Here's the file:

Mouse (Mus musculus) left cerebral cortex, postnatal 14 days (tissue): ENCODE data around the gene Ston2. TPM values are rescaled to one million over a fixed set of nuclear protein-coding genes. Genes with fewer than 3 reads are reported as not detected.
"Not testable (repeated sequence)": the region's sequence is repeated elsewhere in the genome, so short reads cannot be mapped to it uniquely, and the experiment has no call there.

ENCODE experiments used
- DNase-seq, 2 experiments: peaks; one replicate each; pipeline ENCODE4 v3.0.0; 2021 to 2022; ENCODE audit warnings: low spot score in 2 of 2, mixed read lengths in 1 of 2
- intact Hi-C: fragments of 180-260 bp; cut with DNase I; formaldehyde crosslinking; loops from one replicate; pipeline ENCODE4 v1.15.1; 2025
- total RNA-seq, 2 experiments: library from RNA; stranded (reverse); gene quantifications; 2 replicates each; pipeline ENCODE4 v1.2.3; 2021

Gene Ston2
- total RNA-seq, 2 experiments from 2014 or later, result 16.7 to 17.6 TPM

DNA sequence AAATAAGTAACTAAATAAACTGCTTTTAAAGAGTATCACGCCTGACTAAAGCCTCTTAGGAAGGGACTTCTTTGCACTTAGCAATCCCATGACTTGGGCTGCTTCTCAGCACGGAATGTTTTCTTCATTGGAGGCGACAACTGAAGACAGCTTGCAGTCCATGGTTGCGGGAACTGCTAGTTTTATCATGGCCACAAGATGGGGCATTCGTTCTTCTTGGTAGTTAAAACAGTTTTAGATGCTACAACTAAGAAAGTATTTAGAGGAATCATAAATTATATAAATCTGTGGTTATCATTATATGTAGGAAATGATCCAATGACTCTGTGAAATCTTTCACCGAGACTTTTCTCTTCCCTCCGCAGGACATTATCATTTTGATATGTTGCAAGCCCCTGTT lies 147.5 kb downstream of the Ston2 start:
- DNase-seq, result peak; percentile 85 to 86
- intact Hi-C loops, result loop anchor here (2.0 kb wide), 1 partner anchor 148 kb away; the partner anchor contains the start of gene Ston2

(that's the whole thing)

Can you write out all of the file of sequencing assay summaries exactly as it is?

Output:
Mouse (Mus musculus) left cerebral cortex, postnatal 14 days (tissue): ENCODE data around the gene Ston2. TPM values are rescaled to one million over a fixed set of nuclear protein-coding genes. Genes with fewer than 3 reads are reported as not detected.
"Not testable (repeated sequence)": the region's sequence is repeated elsewhere in the genome, so short reads cannot be mapped to it uniquely, and the experiment has no call there.

ENCODE experiments used
- DNase-seq, 2 experiments: peaks; one replicate each; pipeline ENCODE4 v3.0.0; 2021 to 2022; ENCODE audit warnings: low spot score in 2 of 2, mixed read lengths in 1 of 2
- intact Hi-C: fragments of 180-260 bp; cut with DNase I; formaldehyde crosslinking; loops from one replicate; pipeline ENCODE4 v1.15.1; 2025
- total RNA-seq, 2 experiments: library from RNA; stranded (reverse); gene quantifications; 2 replicates each; pipeline ENCODE4 v1.2.3; 2021

Gene Ston2
- total RNA-seq, 2 experiments from 2014 or later, result 16.7 to 17.6 TPM

DNA sequence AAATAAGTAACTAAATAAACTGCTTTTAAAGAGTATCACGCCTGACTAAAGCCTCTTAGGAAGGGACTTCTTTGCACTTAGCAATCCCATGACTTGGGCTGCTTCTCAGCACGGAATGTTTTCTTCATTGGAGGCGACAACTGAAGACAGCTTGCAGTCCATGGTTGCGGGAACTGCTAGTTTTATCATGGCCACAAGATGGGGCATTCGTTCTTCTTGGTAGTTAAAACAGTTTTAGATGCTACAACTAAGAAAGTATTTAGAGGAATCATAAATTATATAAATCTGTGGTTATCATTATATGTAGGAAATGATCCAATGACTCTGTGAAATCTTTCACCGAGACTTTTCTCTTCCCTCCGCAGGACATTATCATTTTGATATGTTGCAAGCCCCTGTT lies 147.5 kb downstream of the Ston2 start:
- DNase-seq, result peak; percentile 85 to 86
- intact Hi-C loops, result loop anchor here (2.0 kb wide), 1 partner anchor 148 kb away; the partner anchor contains the start of gene Ston2